Sushi Trains and the Black Arts

Jett and I had a boys day out on the weekend. Jett had it in his mind, for some unknown reason, that he wanted to go to the Art Gallery. I think he heard Ashton telling her story about how she set off the alarms when she touched a painting and the guards came running. Jett would have still been in the pram at the stage so it’s understandable he had no memory of it. He was talking about it all week and was excited to go.

But first thing to do after making the trip up in the train was to have lunch. We weren’t going to have the normal McDonalds or Subway during this cultural excursion. No sir. This special event required special food, and the most special food Jett knew about was to be found going round and round in circles on little plates. We were headed for a Sushi bar!

We’d walked past this place a couple times, and Jett had seen the plates moving by themselves and, without being able to actually see the mechanism, imagined that the plates were being taken around the track behind a little train. All he wanted to do was visit the place that had the Sushi Train.

So, Sushi it was. We were seated and Jett was mesmerised by all the little plates rattling by. The plates were different colours and cost different amounts of money. I told him to mostly eat yellow and red, and try to leave the orange and brown as they were $10-$12 per plate for two little bits of Sushi. Sure enough, the first plate he took was brown. I could feel my wallet trying to scamper away and hide. But after that we stuck the the lower price cuisine which was simply delicious. I’m surprised at how adventurous Jett was, eating from many different plates. We had the freshest of fresh sushi, taking a plate that we had seen the chef prepare no more than 5 seconds earlier and place down in front of us. It was great!

Then we spent about an hour at the Art Gallery of WA. They had a paid exhibition of 15th to 17th century “treasures”, mostly tapestries and clothing and whatnot which I convinced Jett wasn’t really worth spending money or time looking at. We were here just for the paintings and sculptures. I tried to ask him what he saw in some pieces, what he thought the artist was trying to “say”, why he thought the painting was done this way or that. He had quite an imagination and came up with some good answers.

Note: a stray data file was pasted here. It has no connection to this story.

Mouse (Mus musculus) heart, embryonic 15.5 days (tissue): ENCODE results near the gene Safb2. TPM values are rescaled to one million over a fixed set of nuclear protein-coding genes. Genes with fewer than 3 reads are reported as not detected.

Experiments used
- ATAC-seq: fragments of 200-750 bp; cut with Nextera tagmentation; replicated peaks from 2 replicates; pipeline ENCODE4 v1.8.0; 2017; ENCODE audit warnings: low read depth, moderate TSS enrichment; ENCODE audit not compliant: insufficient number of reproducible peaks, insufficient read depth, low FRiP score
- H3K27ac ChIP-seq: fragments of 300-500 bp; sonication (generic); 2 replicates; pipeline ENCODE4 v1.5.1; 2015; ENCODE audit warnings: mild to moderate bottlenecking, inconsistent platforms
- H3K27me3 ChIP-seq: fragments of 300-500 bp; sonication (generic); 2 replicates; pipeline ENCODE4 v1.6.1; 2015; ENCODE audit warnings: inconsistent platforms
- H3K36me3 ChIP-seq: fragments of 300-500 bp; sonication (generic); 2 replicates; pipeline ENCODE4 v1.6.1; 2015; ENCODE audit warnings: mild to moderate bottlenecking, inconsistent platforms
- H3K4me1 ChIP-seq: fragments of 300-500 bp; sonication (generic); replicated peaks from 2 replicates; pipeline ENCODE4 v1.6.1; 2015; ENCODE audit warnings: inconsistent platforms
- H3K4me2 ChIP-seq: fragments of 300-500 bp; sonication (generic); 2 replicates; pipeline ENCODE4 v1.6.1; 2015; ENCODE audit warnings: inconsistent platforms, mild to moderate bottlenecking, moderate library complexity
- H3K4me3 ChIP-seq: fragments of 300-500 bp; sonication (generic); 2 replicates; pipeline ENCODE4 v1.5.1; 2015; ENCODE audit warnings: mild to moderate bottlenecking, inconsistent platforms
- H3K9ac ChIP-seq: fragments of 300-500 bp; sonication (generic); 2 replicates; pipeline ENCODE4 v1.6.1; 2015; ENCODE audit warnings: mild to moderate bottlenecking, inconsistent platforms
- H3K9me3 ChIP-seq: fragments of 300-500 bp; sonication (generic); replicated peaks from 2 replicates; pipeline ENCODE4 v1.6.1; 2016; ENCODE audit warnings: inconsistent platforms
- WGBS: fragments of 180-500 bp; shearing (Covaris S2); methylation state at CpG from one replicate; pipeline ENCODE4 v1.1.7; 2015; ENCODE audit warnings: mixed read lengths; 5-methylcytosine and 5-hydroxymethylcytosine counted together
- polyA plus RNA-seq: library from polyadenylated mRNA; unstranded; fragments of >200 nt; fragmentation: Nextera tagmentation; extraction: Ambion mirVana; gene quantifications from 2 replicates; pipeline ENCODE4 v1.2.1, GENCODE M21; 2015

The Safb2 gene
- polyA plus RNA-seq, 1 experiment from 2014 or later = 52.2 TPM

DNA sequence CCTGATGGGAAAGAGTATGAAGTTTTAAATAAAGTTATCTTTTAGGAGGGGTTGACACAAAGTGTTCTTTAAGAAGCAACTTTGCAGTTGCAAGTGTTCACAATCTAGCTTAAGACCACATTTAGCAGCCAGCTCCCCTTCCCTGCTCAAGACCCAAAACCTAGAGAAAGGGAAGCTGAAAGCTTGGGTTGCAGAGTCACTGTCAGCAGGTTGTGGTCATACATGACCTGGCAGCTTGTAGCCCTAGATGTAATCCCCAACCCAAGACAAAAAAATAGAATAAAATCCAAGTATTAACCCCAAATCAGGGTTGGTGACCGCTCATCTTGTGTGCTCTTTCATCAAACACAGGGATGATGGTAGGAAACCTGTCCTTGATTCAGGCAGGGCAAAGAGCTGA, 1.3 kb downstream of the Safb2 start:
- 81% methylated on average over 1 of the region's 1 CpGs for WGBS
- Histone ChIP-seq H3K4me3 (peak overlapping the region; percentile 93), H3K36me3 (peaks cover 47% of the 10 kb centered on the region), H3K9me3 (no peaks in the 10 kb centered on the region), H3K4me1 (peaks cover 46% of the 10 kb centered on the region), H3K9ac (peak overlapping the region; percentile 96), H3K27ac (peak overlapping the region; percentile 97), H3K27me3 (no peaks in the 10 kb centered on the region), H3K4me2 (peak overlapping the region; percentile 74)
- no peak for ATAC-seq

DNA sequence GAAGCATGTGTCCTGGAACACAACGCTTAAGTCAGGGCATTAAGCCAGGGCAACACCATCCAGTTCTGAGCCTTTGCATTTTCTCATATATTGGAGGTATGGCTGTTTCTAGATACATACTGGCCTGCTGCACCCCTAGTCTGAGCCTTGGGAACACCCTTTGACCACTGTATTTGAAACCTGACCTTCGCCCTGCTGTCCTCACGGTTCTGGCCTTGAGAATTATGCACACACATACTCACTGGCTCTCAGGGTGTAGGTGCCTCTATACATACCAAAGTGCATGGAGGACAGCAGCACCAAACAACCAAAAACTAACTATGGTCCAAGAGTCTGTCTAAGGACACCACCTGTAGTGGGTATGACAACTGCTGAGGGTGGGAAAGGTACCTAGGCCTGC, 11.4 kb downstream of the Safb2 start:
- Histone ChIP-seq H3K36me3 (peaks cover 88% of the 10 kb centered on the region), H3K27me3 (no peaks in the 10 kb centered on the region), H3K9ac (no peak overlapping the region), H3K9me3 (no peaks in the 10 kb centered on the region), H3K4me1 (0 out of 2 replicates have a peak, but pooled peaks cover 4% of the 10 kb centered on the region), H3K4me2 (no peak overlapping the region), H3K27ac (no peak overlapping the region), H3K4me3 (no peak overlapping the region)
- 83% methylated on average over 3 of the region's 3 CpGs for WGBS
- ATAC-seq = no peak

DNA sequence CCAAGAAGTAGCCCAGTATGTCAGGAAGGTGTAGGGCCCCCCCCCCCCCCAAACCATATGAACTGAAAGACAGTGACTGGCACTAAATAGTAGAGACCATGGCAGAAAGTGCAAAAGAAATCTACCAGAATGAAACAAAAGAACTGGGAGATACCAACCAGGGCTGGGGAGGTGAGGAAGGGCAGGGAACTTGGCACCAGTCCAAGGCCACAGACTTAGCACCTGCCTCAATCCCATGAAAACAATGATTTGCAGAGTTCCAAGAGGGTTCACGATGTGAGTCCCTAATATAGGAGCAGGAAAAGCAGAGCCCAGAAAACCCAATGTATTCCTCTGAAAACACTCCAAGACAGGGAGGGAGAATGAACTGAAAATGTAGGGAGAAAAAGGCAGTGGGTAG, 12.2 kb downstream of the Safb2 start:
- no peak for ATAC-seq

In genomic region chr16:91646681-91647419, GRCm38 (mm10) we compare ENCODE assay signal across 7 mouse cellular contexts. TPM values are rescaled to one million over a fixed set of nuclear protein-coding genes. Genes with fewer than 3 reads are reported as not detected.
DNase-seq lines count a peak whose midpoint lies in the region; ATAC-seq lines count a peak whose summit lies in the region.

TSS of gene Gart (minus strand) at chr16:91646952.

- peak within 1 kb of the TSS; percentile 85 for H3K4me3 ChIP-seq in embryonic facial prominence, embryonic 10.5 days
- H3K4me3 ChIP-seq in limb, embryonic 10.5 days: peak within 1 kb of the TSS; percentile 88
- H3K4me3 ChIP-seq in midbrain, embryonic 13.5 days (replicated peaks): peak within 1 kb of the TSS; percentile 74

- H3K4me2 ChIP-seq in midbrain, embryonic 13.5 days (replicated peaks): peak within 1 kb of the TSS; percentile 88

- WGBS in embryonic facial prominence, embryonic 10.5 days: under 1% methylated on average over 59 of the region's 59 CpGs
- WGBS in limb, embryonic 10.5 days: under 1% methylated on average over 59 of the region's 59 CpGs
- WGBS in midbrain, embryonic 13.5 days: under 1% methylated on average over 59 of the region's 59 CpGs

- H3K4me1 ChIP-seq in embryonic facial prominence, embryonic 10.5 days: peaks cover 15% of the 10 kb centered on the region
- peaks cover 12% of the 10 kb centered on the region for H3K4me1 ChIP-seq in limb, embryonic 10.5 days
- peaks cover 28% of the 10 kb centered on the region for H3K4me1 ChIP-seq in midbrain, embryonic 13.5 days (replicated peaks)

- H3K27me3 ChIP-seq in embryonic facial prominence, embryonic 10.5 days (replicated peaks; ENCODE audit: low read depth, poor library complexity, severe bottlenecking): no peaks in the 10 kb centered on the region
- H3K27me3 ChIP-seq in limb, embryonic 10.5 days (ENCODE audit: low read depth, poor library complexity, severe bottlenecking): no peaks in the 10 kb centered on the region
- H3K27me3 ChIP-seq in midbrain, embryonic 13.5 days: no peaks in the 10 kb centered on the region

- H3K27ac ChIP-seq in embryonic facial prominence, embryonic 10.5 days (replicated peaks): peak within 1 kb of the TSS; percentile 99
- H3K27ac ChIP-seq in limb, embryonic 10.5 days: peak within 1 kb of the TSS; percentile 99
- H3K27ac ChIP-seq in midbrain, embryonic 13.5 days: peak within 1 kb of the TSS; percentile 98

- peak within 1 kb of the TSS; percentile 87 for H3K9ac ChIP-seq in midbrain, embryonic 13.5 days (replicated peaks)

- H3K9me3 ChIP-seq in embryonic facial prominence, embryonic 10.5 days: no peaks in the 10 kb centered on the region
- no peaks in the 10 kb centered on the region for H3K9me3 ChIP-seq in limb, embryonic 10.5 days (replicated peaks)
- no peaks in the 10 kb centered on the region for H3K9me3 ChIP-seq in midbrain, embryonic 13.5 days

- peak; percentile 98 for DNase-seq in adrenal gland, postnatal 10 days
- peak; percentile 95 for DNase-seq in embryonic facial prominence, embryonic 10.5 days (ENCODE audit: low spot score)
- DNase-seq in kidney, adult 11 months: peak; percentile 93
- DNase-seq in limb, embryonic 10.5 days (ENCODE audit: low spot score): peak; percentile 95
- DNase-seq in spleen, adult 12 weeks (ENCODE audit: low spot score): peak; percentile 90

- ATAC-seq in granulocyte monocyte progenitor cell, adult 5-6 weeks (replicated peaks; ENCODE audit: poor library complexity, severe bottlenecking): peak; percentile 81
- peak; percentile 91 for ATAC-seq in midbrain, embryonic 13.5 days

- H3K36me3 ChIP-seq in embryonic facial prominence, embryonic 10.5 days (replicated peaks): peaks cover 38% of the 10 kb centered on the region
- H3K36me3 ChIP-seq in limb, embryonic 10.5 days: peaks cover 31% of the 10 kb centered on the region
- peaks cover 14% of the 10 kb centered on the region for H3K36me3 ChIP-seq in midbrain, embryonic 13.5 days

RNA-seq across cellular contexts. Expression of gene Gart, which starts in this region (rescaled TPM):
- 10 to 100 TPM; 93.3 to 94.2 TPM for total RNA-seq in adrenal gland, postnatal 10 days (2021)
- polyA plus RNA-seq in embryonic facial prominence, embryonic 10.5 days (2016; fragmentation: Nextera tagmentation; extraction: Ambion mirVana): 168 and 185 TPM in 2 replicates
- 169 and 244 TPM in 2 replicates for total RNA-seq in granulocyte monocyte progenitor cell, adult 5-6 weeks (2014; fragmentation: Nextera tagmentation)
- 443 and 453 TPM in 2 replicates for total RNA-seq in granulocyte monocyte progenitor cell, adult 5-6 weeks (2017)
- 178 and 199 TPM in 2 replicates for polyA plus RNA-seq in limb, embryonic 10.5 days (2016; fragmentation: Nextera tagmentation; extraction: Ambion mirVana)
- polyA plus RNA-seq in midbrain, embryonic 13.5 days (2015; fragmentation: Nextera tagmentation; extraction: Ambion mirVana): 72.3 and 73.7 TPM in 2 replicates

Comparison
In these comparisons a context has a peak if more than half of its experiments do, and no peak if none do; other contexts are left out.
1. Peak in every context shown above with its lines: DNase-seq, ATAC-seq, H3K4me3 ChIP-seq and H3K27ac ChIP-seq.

One thing we both took away though was how “dumb” some art is. There was one display of four completely black panels. Nothing else. Four black panels in a row. We couldn’t for the life of us work out why this was considered good enough or important enough to hang in an art gallery. The one below at least had a gold border, but it was still just a black panel with a thin gold border.

There was some spiel about the artist, and how the painting was exposing inner turmoil and struggle and blah blah blah. Neither of us could understand what he was getting at, even with Jetts hyperactive imagination.

Will we be ruined by that which we love, or that which we hate?

An interesting web comic/graphic I found on the tubes. I can see that that there’s a lot of truth in this. In today’s society, we do indeed have in infinite appetite for distractions which lead us away from what is really important in our lives and I’m somewhat guilty myself. Can these distractions ruin a person? You betcha.

Amusing Ourselves To Death

Samurai Wars

This is called ”Samurai Wars” and is cartoonist Steve Bialik’s humble attempt to reinterpret popular Star Wars characters in the style of ukiyo-e woodblock prints and through the lens of Japanese yokai folk monsters. It is awesome.

Brilliant car paintjob

We saw this car at the Vasse Primary School Fete last weekend. From the outside it’s a regular Ford Falcon station wagon. It’s not until you get up close that you can appreciate the great art which has been applied to it. It’s in the aboriginal style (I’m sure it has a name) where images are created from dots of paint. Every inside surface has been painted, including the engine bay, the engine itself, the interior ceiling, the door handles… every part is covered in brightly coloured dots. It was pretty amazing.